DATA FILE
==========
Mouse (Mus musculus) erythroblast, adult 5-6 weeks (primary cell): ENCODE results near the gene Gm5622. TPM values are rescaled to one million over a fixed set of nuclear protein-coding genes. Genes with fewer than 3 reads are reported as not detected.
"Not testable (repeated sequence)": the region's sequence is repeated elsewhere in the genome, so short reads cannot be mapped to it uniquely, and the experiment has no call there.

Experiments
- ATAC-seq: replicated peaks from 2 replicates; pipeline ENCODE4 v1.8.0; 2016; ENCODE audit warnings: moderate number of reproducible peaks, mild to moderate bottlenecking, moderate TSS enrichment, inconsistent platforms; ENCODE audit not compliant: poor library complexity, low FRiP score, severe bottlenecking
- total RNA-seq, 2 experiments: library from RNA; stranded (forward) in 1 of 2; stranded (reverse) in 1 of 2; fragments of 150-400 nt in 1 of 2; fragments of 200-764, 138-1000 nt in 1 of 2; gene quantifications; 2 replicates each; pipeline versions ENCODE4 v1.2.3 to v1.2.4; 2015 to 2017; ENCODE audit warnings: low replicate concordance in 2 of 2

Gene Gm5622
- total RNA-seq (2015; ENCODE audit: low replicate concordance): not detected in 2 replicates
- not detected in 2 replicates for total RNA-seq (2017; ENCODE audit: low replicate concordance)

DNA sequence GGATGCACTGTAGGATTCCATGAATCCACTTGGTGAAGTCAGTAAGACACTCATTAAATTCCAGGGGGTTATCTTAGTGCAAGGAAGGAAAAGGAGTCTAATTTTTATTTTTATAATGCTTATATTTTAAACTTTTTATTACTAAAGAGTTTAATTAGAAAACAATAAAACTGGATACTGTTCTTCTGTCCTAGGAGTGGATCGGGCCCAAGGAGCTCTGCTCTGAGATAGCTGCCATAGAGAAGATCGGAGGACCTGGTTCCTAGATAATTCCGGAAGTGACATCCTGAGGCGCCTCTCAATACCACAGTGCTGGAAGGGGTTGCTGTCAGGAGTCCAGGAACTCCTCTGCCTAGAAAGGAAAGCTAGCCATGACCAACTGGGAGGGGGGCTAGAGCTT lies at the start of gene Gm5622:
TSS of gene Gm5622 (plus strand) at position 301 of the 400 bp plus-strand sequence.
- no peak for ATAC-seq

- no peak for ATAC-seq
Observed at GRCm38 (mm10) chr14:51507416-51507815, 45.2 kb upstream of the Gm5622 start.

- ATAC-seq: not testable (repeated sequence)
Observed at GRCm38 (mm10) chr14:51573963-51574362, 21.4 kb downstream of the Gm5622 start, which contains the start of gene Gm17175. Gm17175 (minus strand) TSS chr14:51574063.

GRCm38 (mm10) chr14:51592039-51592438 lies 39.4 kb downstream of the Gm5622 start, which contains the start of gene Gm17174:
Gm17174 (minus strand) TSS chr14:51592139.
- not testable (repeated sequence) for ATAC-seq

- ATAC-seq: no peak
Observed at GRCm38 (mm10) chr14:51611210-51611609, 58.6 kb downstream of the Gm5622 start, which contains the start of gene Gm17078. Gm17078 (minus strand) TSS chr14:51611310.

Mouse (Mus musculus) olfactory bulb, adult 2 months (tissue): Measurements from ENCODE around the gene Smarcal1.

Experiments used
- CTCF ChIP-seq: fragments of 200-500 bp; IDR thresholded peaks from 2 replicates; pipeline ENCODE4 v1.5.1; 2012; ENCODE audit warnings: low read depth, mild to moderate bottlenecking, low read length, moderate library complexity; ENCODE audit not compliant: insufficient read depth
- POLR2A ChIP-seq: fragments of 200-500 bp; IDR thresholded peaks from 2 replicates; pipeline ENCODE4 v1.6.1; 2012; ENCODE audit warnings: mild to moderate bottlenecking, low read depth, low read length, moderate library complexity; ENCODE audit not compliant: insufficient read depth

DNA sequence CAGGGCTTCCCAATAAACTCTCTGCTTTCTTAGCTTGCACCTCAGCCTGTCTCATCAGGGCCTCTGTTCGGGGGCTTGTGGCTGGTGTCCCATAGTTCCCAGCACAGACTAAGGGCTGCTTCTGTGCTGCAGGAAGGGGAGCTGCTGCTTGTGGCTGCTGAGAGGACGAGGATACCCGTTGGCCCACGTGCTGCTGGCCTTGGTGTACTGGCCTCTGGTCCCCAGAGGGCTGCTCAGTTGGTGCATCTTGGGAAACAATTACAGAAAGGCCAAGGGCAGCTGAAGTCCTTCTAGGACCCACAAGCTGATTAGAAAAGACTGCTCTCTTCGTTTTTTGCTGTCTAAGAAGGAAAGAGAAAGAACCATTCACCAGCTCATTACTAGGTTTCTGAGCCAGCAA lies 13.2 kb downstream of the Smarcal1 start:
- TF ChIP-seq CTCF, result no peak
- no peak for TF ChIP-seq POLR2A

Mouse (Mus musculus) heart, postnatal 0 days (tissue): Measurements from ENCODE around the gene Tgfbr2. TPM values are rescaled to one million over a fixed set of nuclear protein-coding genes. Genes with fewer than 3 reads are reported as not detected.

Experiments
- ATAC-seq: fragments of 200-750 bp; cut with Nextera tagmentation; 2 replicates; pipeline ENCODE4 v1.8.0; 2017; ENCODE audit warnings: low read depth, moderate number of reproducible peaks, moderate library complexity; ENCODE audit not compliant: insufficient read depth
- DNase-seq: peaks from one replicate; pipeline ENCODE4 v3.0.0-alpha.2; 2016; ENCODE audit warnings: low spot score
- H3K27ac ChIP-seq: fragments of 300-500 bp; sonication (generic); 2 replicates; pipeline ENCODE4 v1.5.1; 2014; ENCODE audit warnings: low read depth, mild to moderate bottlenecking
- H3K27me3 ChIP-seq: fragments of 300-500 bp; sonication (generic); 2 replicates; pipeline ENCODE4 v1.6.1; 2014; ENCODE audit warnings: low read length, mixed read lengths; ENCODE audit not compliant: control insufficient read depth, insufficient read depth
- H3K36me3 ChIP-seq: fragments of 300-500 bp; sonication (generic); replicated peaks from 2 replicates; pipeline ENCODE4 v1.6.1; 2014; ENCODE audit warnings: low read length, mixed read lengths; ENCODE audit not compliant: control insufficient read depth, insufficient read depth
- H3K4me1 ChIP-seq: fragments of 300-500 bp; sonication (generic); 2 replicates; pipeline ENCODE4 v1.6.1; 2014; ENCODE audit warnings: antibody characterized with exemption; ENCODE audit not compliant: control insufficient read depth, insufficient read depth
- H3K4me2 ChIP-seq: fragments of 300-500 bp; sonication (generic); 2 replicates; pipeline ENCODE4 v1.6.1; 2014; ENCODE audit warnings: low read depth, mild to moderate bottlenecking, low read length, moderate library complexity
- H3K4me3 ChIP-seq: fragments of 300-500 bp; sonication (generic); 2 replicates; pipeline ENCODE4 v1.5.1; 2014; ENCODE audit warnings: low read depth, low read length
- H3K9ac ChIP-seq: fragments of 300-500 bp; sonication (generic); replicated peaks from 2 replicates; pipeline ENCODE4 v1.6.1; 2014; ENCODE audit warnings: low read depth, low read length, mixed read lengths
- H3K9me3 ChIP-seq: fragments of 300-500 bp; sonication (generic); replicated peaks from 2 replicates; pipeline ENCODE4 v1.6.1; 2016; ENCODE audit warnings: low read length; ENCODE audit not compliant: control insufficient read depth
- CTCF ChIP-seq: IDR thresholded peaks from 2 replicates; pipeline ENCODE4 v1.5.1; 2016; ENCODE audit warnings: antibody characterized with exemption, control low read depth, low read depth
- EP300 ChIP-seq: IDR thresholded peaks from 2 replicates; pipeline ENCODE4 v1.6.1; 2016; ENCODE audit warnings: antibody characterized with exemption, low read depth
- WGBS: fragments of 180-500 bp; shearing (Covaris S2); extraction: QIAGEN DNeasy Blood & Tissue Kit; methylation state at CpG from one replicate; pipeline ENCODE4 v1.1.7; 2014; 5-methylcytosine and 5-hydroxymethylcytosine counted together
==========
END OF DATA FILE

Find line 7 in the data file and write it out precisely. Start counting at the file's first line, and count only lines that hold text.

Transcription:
- total RNA-seq (2015; ENCODE audit: low replicate concordance): not detected in 2 replicates